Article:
Rana Plaza Victims Sue Retailers
Factory Collapse Killed 1,129 People In 2013
Two years after a deadly garment factory collapse in Bangladesh, victims and their families are suing a group of retailers who “should have known that the Rana Plaza facility was not safe for human habitation,” according to the lawsuit. Walmart, J.C. Penney, The Children’s Place and the Bangladesh government are accused of negligence and wrongful death in a class-action lawsuit filed in the U.S. District Court in Washington, D.C.
In April 2013, the Rana Plaza, an eight-story garment factory collapsed in Savar, outside the city of Dhaka, killing 1,129 people and injuring more than 2,500, making it the deadliest disaster in the history of the garment industry. A 400-page report issued by the Bangladesh government showed the factory had been constructed after Savar’s mayor wrongly issued building permits. The building itself, which held factories for about 40 retailers, was haphazardly built with substandard materials without regard for the building code, the report stated.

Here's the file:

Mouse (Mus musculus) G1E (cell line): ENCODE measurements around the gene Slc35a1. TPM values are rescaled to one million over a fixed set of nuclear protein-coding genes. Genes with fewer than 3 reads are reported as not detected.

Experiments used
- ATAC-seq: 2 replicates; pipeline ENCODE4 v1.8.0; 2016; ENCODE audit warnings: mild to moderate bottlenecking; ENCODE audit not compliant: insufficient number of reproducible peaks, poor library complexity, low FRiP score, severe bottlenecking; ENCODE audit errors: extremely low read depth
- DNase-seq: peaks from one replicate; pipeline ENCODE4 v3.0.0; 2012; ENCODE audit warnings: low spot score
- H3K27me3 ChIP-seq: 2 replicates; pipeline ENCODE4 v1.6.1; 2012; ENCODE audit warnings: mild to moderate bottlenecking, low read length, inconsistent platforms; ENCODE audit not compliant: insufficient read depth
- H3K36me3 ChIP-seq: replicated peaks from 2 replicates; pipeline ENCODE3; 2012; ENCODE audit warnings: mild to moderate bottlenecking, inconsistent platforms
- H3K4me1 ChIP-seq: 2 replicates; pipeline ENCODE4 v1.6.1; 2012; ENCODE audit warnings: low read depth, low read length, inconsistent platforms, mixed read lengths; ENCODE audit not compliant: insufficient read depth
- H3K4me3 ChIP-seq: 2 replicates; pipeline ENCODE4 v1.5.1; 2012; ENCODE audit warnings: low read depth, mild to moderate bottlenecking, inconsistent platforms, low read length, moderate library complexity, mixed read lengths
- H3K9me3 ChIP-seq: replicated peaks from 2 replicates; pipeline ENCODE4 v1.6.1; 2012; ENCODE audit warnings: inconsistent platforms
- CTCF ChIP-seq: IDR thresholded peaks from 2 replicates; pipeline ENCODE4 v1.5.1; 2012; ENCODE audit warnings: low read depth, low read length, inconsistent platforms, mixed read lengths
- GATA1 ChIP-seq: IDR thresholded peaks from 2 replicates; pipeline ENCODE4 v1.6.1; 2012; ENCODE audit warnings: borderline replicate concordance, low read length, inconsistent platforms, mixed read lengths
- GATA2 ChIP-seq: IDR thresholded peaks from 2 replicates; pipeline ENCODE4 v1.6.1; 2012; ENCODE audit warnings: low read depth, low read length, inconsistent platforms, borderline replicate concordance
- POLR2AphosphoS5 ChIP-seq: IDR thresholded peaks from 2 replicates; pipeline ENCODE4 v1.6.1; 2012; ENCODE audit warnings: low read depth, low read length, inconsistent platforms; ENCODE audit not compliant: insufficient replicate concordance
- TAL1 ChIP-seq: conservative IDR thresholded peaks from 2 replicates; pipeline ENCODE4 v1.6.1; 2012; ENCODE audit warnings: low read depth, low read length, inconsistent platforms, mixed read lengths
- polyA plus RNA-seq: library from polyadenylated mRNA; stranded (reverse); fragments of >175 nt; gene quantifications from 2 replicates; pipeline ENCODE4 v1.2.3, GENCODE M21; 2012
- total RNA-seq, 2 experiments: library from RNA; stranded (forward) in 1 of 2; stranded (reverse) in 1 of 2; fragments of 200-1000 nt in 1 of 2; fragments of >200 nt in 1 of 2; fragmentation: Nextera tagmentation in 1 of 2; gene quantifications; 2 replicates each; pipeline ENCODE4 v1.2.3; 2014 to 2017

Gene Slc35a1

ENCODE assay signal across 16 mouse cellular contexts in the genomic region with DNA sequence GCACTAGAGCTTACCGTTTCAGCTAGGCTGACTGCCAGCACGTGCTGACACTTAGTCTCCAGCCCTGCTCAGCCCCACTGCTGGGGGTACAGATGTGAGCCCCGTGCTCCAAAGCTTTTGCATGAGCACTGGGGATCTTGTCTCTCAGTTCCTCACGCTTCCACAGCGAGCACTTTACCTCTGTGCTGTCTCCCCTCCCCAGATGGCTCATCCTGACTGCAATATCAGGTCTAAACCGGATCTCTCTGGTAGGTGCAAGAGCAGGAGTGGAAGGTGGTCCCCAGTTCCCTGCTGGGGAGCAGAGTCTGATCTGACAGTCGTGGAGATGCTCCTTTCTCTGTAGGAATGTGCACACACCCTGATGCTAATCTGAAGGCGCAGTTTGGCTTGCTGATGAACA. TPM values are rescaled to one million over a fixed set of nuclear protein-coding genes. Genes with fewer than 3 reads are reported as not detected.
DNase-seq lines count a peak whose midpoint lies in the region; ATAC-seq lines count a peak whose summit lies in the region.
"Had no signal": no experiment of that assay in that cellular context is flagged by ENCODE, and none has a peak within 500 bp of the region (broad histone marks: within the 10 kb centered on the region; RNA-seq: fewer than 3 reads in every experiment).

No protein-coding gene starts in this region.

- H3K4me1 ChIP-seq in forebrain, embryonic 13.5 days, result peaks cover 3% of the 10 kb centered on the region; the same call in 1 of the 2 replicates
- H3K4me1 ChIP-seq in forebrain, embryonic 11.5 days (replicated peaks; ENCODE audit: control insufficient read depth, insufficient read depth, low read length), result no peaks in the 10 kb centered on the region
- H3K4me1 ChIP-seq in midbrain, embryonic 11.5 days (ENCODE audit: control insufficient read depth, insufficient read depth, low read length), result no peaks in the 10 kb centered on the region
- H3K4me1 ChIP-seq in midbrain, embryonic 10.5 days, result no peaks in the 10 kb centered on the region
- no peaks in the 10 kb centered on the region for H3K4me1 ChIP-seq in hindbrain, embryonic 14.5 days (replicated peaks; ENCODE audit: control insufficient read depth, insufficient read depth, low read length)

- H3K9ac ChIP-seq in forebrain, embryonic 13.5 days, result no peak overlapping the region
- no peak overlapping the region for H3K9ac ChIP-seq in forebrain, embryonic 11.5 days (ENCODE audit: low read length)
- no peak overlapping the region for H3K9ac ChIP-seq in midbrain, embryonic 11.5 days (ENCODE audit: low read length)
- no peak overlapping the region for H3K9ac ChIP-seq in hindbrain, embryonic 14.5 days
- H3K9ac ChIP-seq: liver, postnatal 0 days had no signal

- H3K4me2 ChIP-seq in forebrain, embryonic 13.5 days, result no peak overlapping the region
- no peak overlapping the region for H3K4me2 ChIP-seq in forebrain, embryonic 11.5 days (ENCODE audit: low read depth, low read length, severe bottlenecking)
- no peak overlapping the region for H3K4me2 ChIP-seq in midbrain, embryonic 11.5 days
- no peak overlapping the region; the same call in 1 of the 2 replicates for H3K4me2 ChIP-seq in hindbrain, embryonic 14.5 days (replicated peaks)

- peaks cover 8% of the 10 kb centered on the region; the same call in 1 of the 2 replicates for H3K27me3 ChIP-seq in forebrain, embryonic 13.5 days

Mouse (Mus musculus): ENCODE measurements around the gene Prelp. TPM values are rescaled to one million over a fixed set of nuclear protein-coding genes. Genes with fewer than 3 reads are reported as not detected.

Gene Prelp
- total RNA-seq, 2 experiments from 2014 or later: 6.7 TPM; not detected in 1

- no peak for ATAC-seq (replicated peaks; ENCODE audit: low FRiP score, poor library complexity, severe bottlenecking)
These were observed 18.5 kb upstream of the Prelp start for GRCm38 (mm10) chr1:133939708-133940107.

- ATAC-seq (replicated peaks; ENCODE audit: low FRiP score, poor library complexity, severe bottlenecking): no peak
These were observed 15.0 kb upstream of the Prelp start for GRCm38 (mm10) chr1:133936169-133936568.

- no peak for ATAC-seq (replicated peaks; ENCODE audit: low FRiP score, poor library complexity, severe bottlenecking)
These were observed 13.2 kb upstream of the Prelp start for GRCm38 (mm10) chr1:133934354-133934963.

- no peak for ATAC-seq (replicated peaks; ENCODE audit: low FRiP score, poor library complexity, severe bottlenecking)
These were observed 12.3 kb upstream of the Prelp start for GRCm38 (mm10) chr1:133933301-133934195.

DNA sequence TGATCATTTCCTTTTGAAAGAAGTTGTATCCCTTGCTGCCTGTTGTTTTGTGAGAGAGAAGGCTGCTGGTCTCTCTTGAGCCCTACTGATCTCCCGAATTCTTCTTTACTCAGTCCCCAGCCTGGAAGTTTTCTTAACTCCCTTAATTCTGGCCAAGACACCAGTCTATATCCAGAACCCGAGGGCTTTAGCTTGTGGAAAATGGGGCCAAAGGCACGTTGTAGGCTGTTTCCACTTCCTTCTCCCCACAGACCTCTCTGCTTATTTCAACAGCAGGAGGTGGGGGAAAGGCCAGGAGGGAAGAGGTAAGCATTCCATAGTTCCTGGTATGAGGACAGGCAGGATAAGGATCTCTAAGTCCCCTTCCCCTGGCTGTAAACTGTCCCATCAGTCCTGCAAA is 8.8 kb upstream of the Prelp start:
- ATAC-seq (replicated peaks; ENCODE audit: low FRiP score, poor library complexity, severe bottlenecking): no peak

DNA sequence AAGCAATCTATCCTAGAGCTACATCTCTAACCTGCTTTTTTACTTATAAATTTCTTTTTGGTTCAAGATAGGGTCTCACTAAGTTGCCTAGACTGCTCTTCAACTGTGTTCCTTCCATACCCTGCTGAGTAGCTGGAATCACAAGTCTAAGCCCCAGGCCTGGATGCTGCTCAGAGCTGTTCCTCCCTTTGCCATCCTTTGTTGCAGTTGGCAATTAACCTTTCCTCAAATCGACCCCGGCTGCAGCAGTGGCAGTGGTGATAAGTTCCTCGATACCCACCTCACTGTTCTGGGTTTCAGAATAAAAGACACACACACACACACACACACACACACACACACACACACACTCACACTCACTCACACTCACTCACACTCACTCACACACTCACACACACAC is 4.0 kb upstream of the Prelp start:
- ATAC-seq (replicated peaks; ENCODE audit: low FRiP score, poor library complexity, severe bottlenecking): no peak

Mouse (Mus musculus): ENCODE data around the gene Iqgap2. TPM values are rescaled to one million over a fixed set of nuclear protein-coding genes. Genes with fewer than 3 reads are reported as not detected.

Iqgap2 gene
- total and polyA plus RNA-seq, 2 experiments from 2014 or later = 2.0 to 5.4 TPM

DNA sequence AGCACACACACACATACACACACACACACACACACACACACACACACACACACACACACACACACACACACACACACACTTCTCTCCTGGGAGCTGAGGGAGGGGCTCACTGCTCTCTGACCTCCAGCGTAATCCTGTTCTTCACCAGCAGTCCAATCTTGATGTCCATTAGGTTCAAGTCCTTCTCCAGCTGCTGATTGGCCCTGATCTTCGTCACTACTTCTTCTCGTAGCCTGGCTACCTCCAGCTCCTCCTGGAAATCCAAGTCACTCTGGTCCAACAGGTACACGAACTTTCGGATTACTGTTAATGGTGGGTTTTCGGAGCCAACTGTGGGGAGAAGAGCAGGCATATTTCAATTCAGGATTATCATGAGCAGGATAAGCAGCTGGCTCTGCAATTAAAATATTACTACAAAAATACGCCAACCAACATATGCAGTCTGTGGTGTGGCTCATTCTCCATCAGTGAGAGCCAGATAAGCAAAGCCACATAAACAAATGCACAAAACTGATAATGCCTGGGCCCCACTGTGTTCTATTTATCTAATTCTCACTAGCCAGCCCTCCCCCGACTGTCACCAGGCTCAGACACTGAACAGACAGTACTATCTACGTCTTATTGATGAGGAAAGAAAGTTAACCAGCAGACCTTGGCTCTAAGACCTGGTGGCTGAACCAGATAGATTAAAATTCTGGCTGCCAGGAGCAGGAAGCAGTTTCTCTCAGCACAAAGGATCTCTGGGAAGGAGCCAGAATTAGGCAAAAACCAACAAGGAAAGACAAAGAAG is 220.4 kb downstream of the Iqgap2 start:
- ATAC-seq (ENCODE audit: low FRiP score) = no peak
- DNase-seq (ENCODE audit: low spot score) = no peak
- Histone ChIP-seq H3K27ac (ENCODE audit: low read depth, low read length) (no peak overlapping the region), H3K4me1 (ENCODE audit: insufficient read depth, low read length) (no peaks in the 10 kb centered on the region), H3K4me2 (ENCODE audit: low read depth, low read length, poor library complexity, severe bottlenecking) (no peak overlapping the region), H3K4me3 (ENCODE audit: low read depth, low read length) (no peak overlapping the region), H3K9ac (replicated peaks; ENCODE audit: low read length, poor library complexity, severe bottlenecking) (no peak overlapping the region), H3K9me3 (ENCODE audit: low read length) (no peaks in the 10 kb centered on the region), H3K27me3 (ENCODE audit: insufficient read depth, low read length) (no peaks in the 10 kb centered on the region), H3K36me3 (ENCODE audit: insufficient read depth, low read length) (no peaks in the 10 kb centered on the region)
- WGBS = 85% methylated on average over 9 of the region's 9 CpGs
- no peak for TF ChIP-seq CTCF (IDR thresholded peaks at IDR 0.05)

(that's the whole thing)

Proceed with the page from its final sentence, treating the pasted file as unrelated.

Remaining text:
Last year, 14 people, including the mayor of Savar and owners of the building’s garment factories, were charged by local authorities. The new class-action lawsuit claims that Walmart, J.C. Penney and The Children’s Place were aware of the factory’s conditions and did nothing to improve them. Spokespeople for the retailers would not comment on the lawsuit, though they did point out that all three chains are members of the Alliance for Bangladesh Worker Safety, formed after the collapse to inspect other factories in the country.
Two plaintiffs are named in the suit: Abdur Rahaman, the representative of Sharifa Belgum, a 30-year-old mother of four who died in the collapse; and Mahamudul Hasan Hridoy, a 25-year-old worker who was injured. The plaintiffs are filing the suit on behalf of all those who were injured or lost relatives in the collapse. Damages are expected to exceed the $5 million threshold required for class-action suits.
According to the lawsuit, workers in the factory, mainly young women, worked at least 13 hours a day, with only two days off a month and were paid between 21 and 24 cents an hour. The day before the building collapsed, cracks were discovered in the foundation, and the building was evacuated, but managers demanded workers return to the building the next day or lose a month’s pay, the suit states.